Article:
Friday, December 5, 2008

COMMIE GIRL Rebecca Schoenkopf out as editor of LA CITY BEAT.

A stain on alternative journalism has been removed: Rebecca Schoenkopf (who once charmingly told a reader who wrote a complaining letter "f--- you") is no longer editor of LA CITY BEAT, the alternaweekly which underwent an in-your-face-with-slick-magazine-cover makeover last summer.

Schoenkopf (formerly COMMIE GIRL columnist for OC WEEKLY) started her tenure at the paper with a loud fart of an article about how the Los Angeles County Museum of Art should be destroyed because the then-current Chicano art exhibit wasn't sufficiently with-it. And the smirkiness kept coming.....

To Schoenkopf's credit, she brought some talented ex-OC WEEKLY writers (notably Steve Lowery and Jim Washburn) to CITY BEAT. But the general "we're SO better than you right-wing boneheads" bratty 'tude of the pre-Mike Lacey era OC WEEKLY {excepting then-writers such as Victor Infante and Jaimes Palacio) apparently didn't play too well in Los Angeles. And when Schoenkopf's ex-boss Will Swaim was tapped to run CITY BEAT....the results are summarized by Kevin Roderick of LA OBSERVED:

Now CITY BEAT looks like it will mutate into what Kit Rachlis' (who runs the old-folks home for former LA WEEKLY writers called LOS ANGELES magazine) version of the LA WEEKLY between the late 80s/early 90s minus the occasional spasms of quirkiness (not-so-fondly remembering John Powers writing about a truffle and an attempted seduction and Helen Knode rhapsodizing about being in a bathtub with a Frenchman)--essentially MOR liberalism.

Which is more than can be expected from the current LA WEEKLY (which ran off Marc Cooper recently), which tilts center/right now (and has Jill "I Still Heart Richard Riordan" Stewart as an editor).

One nervously awaits Mike Lacey bringing Rick "The Finger" Barrs back to L.A. Then the humiliation of the WEEKLY (currently celebrating its 30th anniversary with an issue that brings back and/or namechecks most of its former writers) will be complete.

Tuesday, December 2, 2008

Britney Spears' punishment for acting out: resuming the career that caused her to act out.

I didn't bother to watch the Britney Spears MTV documentary on Sunday where she allegedly moaned about being imprisoned in an overly-controlled lifestyle.

And it appears that manager Larry Rudolph and father Jamie Spears are excessively concerned with returning Britney to the era where she made a lot of money for a lot of people--Britney's personal health and welfare (and apparently by extension, the current raising of her and Kevin Federline's sons) being acceptable collateral damage.

Here's the LOS ANGELES TIMES' take on Britney and the "comeback" album CIRCUS--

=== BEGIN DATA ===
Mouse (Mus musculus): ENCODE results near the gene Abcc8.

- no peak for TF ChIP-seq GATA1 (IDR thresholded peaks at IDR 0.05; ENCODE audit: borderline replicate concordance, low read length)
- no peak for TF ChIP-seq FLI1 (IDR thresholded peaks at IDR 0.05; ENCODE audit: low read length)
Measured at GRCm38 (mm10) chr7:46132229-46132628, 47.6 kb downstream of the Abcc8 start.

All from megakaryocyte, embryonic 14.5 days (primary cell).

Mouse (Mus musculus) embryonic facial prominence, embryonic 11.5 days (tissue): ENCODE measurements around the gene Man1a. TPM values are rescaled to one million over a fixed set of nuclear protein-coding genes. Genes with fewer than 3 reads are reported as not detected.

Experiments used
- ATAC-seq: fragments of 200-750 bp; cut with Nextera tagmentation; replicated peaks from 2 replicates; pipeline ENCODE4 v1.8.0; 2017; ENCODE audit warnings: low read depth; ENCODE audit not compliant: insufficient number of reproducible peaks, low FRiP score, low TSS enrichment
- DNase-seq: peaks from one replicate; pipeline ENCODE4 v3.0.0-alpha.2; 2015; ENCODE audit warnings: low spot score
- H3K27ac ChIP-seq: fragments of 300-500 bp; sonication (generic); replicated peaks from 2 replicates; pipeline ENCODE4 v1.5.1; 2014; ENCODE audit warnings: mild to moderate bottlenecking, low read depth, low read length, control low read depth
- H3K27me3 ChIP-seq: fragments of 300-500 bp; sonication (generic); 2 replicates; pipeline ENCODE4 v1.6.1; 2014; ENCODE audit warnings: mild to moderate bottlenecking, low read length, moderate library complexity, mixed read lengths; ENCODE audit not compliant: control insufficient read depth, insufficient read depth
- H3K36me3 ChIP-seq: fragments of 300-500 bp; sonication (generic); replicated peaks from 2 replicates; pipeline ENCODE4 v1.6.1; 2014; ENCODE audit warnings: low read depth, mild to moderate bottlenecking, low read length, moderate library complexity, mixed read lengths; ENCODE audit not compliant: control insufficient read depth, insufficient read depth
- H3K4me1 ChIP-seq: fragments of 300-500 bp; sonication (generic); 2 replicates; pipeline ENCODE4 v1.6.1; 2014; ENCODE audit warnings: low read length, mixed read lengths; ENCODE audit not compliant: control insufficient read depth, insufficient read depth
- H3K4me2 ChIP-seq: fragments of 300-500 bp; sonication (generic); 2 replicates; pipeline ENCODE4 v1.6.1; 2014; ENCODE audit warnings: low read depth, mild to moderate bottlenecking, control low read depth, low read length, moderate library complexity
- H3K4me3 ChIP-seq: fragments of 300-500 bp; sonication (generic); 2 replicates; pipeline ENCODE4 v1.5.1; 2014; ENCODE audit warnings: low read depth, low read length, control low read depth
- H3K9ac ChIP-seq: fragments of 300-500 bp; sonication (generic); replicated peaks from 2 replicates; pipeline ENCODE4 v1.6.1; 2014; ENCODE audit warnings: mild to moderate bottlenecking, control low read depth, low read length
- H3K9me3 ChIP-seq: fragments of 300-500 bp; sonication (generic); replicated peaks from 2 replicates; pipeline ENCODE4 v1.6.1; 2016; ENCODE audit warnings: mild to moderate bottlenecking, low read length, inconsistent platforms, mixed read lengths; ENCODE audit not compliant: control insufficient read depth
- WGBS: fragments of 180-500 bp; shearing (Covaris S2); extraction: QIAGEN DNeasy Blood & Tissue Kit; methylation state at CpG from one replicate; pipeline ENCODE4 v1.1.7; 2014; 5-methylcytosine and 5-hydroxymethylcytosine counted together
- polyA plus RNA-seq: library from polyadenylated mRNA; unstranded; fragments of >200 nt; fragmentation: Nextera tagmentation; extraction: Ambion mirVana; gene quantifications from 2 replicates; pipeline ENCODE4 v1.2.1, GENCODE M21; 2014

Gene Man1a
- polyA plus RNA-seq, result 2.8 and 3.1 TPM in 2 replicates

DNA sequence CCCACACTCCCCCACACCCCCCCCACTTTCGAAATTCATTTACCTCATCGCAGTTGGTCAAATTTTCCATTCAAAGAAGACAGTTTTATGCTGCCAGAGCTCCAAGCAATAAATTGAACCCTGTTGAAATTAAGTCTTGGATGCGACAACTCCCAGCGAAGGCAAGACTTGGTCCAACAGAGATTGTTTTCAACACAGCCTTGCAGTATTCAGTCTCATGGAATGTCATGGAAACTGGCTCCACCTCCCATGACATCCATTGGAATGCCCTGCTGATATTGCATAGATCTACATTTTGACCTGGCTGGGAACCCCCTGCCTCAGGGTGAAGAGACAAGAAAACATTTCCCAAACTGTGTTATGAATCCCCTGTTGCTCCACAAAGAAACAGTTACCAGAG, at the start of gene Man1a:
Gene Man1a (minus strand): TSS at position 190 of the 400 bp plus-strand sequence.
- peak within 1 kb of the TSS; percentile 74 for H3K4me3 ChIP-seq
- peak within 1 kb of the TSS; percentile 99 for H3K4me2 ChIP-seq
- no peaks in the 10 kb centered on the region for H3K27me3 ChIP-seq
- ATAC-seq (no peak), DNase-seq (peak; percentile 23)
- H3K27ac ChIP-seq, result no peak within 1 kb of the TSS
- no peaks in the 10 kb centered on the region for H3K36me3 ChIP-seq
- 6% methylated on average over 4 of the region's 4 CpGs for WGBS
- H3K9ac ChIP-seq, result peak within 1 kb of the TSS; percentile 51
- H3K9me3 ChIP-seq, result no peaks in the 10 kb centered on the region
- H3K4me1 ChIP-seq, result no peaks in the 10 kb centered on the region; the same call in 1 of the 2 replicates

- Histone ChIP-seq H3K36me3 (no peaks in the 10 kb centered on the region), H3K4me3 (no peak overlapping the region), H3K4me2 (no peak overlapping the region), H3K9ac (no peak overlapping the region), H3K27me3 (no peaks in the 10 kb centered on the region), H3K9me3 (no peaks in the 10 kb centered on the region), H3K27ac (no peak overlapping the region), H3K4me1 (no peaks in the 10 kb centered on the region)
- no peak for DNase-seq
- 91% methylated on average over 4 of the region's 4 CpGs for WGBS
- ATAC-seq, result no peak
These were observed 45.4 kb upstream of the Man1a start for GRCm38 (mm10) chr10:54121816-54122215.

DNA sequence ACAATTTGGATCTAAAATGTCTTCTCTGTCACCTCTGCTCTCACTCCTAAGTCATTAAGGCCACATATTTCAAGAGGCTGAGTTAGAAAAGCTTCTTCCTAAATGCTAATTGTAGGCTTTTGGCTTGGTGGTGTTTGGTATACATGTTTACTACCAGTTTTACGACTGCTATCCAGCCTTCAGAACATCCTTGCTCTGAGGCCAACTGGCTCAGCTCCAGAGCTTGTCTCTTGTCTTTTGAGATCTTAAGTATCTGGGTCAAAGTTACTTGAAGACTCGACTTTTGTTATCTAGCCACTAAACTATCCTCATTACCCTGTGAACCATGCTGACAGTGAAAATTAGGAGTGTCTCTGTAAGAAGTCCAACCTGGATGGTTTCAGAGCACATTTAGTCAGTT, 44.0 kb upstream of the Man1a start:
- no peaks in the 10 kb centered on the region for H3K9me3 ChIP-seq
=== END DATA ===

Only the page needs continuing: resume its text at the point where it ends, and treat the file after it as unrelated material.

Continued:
First, Elizabeth Snead's DISH RAG blog entry:
Ann Powers reviews CIRCUS:

Monday, December 1, 2008

Current and former Los Angeles poets looking back at the previous decade.

1998 was the year I became active in Los Angeles poetry. It was a time when poetry readings came in a selection of rock-and-roll, hip-hop, folk-radical agitprop or chamber music. And, on occasion, readings could blend all of the above.

2008 is a year where Los Angeles poetry is mostly chamber music (with occasional exceptions such as Fairfax's Da Poetry Lounge and the Wednesday night readings at the Unurban Cafe) that can, at its soporific worst, remind one of the sound of water being poured into a glass.

Recently, the Onyx Cafe, an everyone-can-participate Los Feliz reading dead since 1998, staged a reunion at the Echoplex in Echo Park. A documentary film may surface someday of the reunion.

Ex-L.A. poet Larry Jaffe, who co-hosted Poetic License with the late Donn Deedon, was a beneficiary of the Onyx's legacy. Here's a link to his latest project--UNPROTECTED POETRY 10 YEARS AFTER:

Rick Lupert, a veteran of the local scene, has finally acted on a suggestion I (among others) made to him years ago and reissued his second book--I AM MY OWN ORANGE COUNTY--consisting of poetry written between 1990-97. More information on the book can be found here:

Reissues are all well and good for reminding the public of work done in the past. And 10th anniversary celebrations are a valuable opportunity for seeing now-mostly-retired poets make rare reappearances and for poetry hosts (such as Ron Dvorkin, who recently celebrated his 10th anniversary as host of the Barnes and Noble reading in Encino) to make note of their longevity in a changing scene.

After the celebrations are over, questions remain:
What kind of poetry scene will we be looking back on in 2018?
Inclusive or ultraexclusive?

Maureen Dowd on Pasadena newspaper's reporters--from India.

It had to happen sometime: a newspaper called PASADENA NOW has outsourced its reporting staff to India--where the scribes are paid much much lower than their American cousins.

Maureen Dowd tells the story in a recent NEW YORK TIMES column: